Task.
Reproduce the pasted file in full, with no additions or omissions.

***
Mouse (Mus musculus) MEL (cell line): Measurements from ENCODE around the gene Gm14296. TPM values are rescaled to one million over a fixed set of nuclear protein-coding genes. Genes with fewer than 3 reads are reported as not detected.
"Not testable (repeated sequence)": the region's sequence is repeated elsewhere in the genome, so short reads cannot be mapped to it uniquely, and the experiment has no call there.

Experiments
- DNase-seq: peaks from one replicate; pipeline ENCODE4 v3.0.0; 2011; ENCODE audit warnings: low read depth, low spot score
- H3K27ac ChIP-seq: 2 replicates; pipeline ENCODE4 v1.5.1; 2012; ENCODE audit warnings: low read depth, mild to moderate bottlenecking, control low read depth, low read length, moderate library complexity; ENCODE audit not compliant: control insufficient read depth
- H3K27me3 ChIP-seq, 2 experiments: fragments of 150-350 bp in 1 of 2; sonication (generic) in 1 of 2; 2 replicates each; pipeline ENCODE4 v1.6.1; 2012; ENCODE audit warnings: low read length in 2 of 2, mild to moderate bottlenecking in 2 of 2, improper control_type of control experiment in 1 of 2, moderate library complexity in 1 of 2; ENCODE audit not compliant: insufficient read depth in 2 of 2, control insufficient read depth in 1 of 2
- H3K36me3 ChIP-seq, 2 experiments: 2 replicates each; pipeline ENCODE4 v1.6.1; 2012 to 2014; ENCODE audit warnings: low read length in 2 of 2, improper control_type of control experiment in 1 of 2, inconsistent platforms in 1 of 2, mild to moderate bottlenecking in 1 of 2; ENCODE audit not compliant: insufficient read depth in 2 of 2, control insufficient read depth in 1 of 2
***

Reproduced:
Mouse (Mus musculus) MEL (cell line): Measurements from ENCODE around the gene Gm14296. TPM values are rescaled to one million over a fixed set of nuclear protein-coding genes. Genes with fewer than 3 reads are reported as not detected.
"Not testable (repeated sequence)": the region's sequence is repeated elsewhere in the genome, so short reads cannot be mapped to it uniquely, and the experiment has no call there.

Experiments
- DNase-seq: peaks from one replicate; pipeline ENCODE4 v3.0.0; 2011; ENCODE audit warnings: low read depth, low spot score
- H3K27ac ChIP-seq: 2 replicates; pipeline ENCODE4 v1.5.1; 2012; ENCODE audit warnings: low read depth, mild to moderate bottlenecking, control low read depth, low read length, moderate library complexity; ENCODE audit not compliant: control insufficient read depth
- H3K27me3 ChIP-seq, 2 experiments: fragments of 150-350 bp in 1 of 2; sonication (generic) in 1 of 2; 2 replicates each; pipeline ENCODE4 v1.6.1; 2012; ENCODE audit warnings: low read length in 2 of 2, mild to moderate bottlenecking in 2 of 2, improper control_type of control experiment in 1 of 2, moderate library complexity in 1 of 2; ENCODE audit not compliant: insufficient read depth in 2 of 2, control insufficient read depth in 1 of 2
- H3K36me3 ChIP-seq, 2 experiments: 2 replicates each; pipeline ENCODE4 v1.6.1; 2012 to 2014; ENCODE audit warnings: low read length in 2 of 2, improper control_type of control experiment in 1 of 2, inconsistent platforms in 1 of 2, mild to moderate bottlenecking in 1 of 2; ENCODE audit not compliant: insufficient read depth in 2 of 2, control insufficient read depth in 1 of 2